Actually, the heater core is on the passenger side. Coolant normally leaks into the drain pan for the water that condenses when the air conditioning system removes the humidity from the air, but it depends on how the system was designed. I suspect pressure in the cooling system is causing that hot coolant to spray over to the driver's side.
Heater cores are not outrageously expensive but the labor to replace them is. On most Ford products the steering column must be lowered and the dash must be pulled back to remove the heater box and actuators. The air conditioning hoses must be disconnected so that means recovering the refrigerant, then evacuating the system and recharging it. Thanks to your politicians and the EPA, air conditioning work is also expensive.
As a temporary measure you could disconnect the two heater hoses at the firewall, then buy a plastic fitting to connect them together. That will bypass the leak and it should stop the overheating. Keep in mind though that obviously you won't get hot air from the heater, but you won't get it from the defroster either. The air conditioner will still run in defrost most, like normal, to remove the humidity from the air so it won't condense on the cold windshield and cause fogging, but since the air will be cold, it will take longer to defog the windshield. If the other guy runs a red light and causes a crash, his lawyer and insurance investigator will look for things like that to try to shift some of the blame to you. That rarely happens, but I wouldn't be doing my job if I didn't at least mention it.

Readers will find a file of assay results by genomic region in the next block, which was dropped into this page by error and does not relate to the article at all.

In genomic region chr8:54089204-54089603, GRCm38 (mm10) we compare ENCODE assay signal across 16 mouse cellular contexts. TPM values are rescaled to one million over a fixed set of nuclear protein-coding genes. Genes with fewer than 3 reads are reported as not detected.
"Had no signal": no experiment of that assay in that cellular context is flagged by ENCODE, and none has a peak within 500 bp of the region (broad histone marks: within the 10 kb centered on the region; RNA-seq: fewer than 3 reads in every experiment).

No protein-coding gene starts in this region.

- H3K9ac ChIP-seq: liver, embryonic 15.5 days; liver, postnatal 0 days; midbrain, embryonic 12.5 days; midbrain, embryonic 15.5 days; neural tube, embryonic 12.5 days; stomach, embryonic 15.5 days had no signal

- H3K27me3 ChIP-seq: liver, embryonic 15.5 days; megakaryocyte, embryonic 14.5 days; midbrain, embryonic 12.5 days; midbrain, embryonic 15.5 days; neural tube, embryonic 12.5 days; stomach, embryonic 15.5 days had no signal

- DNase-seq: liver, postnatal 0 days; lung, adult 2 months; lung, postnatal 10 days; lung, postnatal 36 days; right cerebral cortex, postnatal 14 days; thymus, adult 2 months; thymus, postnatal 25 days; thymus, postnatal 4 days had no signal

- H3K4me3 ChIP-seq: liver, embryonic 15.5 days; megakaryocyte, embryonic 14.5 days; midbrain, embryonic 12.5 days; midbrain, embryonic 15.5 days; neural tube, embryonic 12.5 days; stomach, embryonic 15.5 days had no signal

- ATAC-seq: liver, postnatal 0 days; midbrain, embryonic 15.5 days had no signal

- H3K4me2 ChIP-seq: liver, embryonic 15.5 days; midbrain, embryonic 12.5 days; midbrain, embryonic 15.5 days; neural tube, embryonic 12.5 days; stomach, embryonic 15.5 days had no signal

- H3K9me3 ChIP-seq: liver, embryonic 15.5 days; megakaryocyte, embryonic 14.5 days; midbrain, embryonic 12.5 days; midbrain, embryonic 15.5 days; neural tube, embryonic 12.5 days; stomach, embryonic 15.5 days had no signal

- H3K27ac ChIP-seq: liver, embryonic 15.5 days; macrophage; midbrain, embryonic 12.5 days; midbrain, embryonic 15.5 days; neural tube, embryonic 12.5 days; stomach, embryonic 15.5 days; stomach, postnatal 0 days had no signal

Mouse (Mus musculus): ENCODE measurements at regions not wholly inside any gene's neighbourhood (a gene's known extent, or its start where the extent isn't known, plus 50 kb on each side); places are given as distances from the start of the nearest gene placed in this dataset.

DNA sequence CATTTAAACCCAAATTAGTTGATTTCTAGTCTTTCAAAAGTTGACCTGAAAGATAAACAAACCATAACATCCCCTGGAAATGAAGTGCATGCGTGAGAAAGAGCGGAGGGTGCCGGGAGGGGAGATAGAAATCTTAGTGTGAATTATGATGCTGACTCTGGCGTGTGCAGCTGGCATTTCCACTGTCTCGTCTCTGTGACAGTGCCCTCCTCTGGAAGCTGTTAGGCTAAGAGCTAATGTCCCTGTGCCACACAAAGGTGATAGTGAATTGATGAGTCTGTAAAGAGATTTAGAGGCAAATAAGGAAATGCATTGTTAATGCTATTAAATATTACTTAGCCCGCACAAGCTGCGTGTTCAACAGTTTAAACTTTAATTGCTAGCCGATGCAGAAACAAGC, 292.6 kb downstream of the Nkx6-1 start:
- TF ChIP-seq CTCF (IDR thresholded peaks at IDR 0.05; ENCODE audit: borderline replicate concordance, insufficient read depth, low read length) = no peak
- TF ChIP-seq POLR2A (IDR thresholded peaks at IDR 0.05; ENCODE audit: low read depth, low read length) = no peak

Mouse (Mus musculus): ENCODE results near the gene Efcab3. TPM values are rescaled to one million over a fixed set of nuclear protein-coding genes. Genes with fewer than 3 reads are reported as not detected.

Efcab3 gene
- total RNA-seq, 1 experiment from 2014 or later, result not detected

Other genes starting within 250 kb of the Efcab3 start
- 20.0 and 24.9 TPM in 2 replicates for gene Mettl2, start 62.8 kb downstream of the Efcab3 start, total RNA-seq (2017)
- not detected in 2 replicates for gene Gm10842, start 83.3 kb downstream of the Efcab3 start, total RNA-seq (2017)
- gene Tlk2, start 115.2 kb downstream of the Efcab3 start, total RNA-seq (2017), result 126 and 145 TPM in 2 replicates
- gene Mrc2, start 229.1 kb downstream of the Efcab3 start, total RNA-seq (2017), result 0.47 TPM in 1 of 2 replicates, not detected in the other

Monday, September 9th, 2013 AT 2:10 AM